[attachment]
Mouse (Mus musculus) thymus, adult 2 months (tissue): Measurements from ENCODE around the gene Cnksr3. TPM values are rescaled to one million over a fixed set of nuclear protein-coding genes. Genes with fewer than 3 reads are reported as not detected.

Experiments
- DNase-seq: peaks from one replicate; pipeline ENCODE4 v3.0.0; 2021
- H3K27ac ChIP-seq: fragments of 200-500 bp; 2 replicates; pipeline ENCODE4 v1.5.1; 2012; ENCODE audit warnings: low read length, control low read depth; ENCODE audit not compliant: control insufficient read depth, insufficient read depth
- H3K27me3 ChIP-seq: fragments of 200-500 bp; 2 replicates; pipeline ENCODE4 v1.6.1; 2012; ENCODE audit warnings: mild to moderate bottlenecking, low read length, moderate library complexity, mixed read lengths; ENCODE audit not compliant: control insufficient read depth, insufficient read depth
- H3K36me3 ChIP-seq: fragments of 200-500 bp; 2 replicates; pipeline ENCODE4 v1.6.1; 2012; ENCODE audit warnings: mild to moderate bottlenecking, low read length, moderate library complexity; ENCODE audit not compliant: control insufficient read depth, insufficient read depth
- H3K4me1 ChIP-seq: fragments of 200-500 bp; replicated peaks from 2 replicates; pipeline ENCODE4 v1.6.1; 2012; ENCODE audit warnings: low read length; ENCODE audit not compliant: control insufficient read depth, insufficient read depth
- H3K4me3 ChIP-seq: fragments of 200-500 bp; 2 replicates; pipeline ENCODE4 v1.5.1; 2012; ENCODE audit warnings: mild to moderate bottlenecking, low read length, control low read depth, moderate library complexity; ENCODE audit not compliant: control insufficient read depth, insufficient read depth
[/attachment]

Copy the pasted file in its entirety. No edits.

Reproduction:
Mouse (Mus musculus) thymus, adult 2 months (tissue): Measurements from ENCODE around the gene Cnksr3. TPM values are rescaled to one million over a fixed set of nuclear protein-coding genes. Genes with fewer than 3 reads are reported as not detected.

Experiments
- DNase-seq: peaks from one replicate; pipeline ENCODE4 v3.0.0; 2021
- H3K27ac ChIP-seq: fragments of 200-500 bp; 2 replicates; pipeline ENCODE4 v1.5.1; 2012; ENCODE audit warnings: low read length, control low read depth; ENCODE audit not compliant: control insufficient read depth, insufficient read depth
- H3K27me3 ChIP-seq: fragments of 200-500 bp; 2 replicates; pipeline ENCODE4 v1.6.1; 2012; ENCODE audit warnings: mild to moderate bottlenecking, low read length, moderate library complexity, mixed read lengths; ENCODE audit not compliant: control insufficient read depth, insufficient read depth
- H3K36me3 ChIP-seq: fragments of 200-500 bp; 2 replicates; pipeline ENCODE4 v1.6.1; 2012; ENCODE audit warnings: mild to moderate bottlenecking, low read length, moderate library complexity; ENCODE audit not compliant: control insufficient read depth, insufficient read depth
- H3K4me1 ChIP-seq: fragments of 200-500 bp; replicated peaks from 2 replicates; pipeline ENCODE4 v1.6.1; 2012; ENCODE audit warnings: low read length; ENCODE audit not compliant: control insufficient read depth, insufficient read depth
- H3K4me3 ChIP-seq: fragments of 200-500 bp; 2 replicates; pipeline ENCODE4 v1.5.1; 2012; ENCODE audit warnings: mild to moderate bottlenecking, low read length, control low read depth, moderate library complexity; ENCODE audit not compliant: control insufficient read depth, insufficient read depth